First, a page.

The Department of Political Science and Department of Economics at Amherst College, along with additional funding from the Eastman Fund and the Lamont Fund, present "The Politics of Pandemic Othering: Putting COVID-19 in Global and Historical Context."
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The COVID-19 pandemic has either reminded or introduced publics to how pandemics can affect marginalized populations through blame and othering. In this lecture, we draw on our recent article published in International Organization in which we study the history and global scope of pandemic othering and blame. We argue that in a global politics characterized by racialized inequality, pandemics such as COVID-19 exacerbate the marginalization of already oppressed groups. We draw on lessons from smallpox outbreaks, the third bubonic plague, the 1918 influenza pandemic and more recent pandemics, such as HIV/AIDS, SARS and Ebola, to historicize pandemic othering and blame. We also compile reports to document the discrimination and violence targeting marginalized groups early in the COVID-19 pandemic. The article and our lecture lay bare the continuation of a long history of othering and blame during disease outbreaks and identify needs for further inquiry.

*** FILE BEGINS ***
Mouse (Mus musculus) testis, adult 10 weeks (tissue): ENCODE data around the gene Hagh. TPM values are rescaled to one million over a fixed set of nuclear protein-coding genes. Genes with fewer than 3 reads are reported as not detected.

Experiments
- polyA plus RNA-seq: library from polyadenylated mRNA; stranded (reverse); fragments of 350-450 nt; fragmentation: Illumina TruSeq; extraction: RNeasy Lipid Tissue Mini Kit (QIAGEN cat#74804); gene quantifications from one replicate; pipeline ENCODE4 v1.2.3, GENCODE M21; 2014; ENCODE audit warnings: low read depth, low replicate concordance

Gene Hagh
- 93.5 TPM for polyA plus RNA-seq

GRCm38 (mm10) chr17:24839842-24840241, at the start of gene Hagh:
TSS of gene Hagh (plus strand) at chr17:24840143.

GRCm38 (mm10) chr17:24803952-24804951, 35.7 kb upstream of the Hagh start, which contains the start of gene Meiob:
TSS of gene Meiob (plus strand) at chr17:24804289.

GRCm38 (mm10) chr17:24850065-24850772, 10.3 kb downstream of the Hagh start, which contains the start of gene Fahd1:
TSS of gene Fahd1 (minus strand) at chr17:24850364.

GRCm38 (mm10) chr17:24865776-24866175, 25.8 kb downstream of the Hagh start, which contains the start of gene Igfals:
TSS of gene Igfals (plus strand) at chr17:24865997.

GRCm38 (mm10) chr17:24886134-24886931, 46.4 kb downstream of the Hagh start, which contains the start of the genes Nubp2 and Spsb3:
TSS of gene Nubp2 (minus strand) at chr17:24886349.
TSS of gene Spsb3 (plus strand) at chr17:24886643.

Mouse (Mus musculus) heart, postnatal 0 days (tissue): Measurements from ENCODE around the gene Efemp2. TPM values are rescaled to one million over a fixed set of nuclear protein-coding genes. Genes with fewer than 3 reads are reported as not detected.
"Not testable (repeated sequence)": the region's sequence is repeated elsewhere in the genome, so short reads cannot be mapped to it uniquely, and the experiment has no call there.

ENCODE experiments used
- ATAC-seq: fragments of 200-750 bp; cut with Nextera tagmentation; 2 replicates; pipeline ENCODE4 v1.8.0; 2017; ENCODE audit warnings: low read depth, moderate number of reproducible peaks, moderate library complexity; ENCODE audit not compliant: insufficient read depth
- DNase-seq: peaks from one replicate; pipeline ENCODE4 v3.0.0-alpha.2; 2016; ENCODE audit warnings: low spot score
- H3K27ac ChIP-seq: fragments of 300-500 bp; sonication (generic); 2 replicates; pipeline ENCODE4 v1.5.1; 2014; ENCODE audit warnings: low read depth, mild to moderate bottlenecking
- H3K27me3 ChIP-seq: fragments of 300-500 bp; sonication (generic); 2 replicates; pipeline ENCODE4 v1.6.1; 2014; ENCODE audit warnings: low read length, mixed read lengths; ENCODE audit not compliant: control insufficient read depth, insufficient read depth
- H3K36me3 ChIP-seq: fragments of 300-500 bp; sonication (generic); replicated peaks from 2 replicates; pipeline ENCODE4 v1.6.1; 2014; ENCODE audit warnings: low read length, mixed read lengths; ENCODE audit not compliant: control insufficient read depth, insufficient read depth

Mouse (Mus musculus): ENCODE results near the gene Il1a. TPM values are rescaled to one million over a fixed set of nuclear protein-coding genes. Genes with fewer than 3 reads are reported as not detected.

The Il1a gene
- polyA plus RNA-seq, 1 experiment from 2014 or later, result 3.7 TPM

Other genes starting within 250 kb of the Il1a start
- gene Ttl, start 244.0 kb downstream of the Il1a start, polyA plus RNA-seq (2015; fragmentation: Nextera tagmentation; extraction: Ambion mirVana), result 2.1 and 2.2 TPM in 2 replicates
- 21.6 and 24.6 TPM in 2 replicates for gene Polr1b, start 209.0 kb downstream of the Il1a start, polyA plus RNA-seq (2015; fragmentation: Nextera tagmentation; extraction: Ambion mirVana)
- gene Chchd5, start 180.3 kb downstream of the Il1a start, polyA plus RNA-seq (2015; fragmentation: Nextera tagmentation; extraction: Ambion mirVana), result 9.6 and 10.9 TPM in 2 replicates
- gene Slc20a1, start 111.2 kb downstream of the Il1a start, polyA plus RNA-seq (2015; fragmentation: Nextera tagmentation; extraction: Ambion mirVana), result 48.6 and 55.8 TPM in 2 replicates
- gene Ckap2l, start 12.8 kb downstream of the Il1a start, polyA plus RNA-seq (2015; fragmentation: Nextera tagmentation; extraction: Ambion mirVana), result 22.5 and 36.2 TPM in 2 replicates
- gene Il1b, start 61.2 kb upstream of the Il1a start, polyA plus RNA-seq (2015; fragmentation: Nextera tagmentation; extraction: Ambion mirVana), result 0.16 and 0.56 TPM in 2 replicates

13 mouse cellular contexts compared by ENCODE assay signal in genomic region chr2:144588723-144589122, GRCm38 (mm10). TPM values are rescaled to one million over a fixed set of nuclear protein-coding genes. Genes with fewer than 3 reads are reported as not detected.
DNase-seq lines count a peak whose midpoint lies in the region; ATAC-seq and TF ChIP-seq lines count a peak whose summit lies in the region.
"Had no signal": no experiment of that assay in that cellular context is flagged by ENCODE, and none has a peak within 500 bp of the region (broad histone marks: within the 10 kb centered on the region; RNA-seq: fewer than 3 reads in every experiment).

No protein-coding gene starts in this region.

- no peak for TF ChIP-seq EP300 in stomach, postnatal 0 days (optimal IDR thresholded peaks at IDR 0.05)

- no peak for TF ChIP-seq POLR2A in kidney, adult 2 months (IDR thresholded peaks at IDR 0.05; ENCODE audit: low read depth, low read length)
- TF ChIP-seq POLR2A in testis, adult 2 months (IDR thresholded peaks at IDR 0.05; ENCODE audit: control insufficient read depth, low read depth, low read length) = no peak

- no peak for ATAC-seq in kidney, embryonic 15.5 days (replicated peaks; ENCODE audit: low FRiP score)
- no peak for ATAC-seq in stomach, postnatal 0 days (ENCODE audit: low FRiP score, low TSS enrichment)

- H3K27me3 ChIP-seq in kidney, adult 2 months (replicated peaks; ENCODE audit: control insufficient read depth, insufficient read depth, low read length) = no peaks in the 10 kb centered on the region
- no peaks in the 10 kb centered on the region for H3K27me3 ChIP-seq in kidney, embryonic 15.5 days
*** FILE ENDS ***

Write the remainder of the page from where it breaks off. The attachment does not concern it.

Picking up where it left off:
Kim Yi Dionne
Dionne is an associate professor of political science at UC Riverside and was formerly a Five Colleges assistant professor of African politics (2013-2018). She studies health interventions, identity, public opinion, political behavior and policy aimed at improving the human condition, with a focus on African countries. She is a contributing editor to The Monkey Cage, a blog on politics and political science at The Washington Post. She also founded and co-hosts Ufahamu Africa, a weekly podcast about life and politics on the continent. She is the author of Doomed Interventions: The Failure of Global Responses to AIDS in Africa (Cambridge University Press, 2018).
Fulya Felicity Turkmen
Turkmen is a Ph.D. student at UC Riverside, where she is focusing her training in comparative politics and international relations. Her research examines international migration, citizenship, ethics of immigration and forced migration. She also works as a research and production assistant for Ufahamu Africa, a podcast about life and politics on the continent.